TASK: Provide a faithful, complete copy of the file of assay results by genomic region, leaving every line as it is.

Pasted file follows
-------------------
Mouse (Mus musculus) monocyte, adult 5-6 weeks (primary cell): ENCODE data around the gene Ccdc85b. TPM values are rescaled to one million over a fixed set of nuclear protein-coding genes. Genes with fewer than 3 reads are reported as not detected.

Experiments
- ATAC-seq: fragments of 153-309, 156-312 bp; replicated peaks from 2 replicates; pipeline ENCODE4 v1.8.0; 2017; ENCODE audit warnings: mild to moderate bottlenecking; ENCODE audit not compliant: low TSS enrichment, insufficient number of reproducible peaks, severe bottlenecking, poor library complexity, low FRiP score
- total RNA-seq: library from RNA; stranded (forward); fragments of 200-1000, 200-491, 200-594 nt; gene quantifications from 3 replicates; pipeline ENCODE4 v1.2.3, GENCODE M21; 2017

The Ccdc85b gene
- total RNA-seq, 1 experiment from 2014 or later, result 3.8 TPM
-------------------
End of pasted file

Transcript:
Mouse (Mus musculus) monocyte, adult 5-6 weeks (primary cell): ENCODE data around the gene Ccdc85b. TPM values are rescaled to one million over a fixed set of nuclear protein-coding genes. Genes with fewer than 3 reads are reported as not detected.

Experiments
- ATAC-seq: fragments of 153-309, 156-312 bp; replicated peaks from 2 replicates; pipeline ENCODE4 v1.8.0; 2017; ENCODE audit warnings: mild to moderate bottlenecking; ENCODE audit not compliant: low TSS enrichment, insufficient number of reproducible peaks, severe bottlenecking, poor library complexity, low FRiP score
- total RNA-seq: library from RNA; stranded (forward); fragments of 200-1000, 200-491, 200-594 nt; gene quantifications from 3 replicates; pipeline ENCODE4 v1.2.3, GENCODE M21; 2017

The Ccdc85b gene
- total RNA-seq, 1 experiment from 2014 or later, result 3.8 TPM